Wednesday, August 18, 2010

Mansion Adena

Walk north from Orange Grove Blvd. along Garfield Avenue and for the first few blocks you won't be impressed.

Let me rephrase that. You might be impressed, but your impression will be of an area not so much downtrodden as disinterested. Nothing awful, nothing particularly fine. A few small houses, an apartment building of no style, potted plants on porches fitted out with plastic chairs. Nobody's rich along this stretch of road. Some might even be struggling.

Then you come to the corner of Adena Street and this grand, Victorian mansion looms on a hillock. It's out of place, or rather, everything else is out of place. The mansion is what belongs here. It was here first and everything else has invaded its space.

The Adena Mansion was built circa 1885, which makes it one of Pasadena's oldest homes, seeing as how Pasadena wasn't even officially a city until 1886. The home is on Pasadena's list of designated historic properties (the City Council designated it as a landmark in 2006) and its design is attributed to Architect Eugene Getschell.

Sneak up to the gate for a peek and the house recedes, blushing. You can never see the whole house because it hides its genteel self behind bushes and trees. I've been trying to get a good shot for ages.

I don't know if the place is still available as a vacation rental but until recently it was, which explains why one lucky photographer, who is, unfortunately, not me, was able to get onto the property and take these photos.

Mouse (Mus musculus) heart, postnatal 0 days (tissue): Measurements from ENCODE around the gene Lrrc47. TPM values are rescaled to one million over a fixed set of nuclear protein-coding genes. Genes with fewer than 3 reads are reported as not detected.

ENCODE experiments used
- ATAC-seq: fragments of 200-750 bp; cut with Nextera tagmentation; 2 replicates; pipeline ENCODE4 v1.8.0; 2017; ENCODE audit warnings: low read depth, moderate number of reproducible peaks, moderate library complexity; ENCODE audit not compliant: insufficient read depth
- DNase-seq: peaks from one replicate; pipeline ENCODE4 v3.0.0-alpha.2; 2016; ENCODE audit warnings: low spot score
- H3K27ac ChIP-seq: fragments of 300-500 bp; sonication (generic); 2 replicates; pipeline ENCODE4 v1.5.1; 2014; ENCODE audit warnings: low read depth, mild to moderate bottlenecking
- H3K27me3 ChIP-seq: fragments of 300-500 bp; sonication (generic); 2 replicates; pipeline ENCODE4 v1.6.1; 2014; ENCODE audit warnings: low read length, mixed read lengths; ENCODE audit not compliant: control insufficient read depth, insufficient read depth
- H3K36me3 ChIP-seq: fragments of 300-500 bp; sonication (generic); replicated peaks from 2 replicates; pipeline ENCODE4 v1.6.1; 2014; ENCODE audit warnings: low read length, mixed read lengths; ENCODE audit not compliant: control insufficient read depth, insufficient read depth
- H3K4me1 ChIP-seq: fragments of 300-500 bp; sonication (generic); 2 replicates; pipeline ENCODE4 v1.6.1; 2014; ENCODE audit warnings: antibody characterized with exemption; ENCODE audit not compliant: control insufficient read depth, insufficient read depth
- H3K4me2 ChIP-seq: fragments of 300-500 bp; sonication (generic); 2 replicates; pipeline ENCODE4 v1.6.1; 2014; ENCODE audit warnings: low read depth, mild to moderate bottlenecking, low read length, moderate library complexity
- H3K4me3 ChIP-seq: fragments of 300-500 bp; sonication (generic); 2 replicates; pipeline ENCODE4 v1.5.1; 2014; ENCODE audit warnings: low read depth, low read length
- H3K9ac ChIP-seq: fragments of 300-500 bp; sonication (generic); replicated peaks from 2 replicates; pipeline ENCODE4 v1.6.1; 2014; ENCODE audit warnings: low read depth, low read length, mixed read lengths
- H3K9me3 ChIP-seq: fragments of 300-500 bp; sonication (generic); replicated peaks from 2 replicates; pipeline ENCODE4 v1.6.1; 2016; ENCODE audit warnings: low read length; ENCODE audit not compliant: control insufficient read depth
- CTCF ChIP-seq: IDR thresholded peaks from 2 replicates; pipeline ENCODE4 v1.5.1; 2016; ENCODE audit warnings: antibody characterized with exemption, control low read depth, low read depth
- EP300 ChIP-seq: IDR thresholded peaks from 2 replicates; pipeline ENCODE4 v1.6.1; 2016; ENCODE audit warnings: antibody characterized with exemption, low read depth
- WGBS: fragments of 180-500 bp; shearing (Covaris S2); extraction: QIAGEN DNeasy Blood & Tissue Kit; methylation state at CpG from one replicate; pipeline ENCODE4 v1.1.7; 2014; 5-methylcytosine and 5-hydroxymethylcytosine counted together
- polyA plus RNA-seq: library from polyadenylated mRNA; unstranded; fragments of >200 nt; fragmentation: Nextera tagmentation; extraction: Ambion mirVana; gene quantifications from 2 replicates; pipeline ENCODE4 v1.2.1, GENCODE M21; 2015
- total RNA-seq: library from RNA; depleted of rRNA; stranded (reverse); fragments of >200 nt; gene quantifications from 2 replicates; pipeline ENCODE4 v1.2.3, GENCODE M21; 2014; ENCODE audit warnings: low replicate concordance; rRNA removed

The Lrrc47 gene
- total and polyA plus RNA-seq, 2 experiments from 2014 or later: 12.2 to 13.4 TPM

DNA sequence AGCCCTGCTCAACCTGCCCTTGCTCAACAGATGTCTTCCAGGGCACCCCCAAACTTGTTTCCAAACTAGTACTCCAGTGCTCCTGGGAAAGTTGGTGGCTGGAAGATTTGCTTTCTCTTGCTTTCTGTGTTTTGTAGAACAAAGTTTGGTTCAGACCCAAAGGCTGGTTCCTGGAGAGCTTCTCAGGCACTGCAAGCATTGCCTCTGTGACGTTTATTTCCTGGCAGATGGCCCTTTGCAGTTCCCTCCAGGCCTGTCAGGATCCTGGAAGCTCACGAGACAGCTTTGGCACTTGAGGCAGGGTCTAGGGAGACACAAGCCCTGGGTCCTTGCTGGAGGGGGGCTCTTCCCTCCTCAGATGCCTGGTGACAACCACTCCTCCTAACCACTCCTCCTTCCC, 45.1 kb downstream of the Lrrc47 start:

Update: Thanks to my sister, Ginab. I had found this link to Silverlake, Treasures of Los Angeles Architecture, which is a treasure trove, but couldn't find Mansion Adena on it. Gina figured it out. The entries are in reverse alphabetical order, so Mansion Adena is somewhat in the middle. In case you don't want to search, here's what they say:

Mansion Adena (Lewis Cottage), attributed to Eugene Getschell c.1886
Acclaimed by Architectural Digest Editor Elizabeth McMillan as 'the finest example of Victorian architecture in Southern California', Lewis Cottage was owned by Anna and Henry Lewis, a prominent founding family of Pasadena.

As of 1900, the property was the residence of Anna Luckey, an early advocate for social welfare services and author of children's books. Mrs. Luckey started the first social sevice agency for Pasadena's poor, and as a result, Pasadena became one of the first cities in the nation to have its own welfare department.

The firm CM Design has completed a recent extensive restoration. The house is located at 361 Adena Street in north Pasadena. 


I've posted these as large and clear as possible. If you have trouble reading them you can see the originals for yourself; Thal said he copied these from the Biography Files in the Centennial Room of the Pasadena Main Library.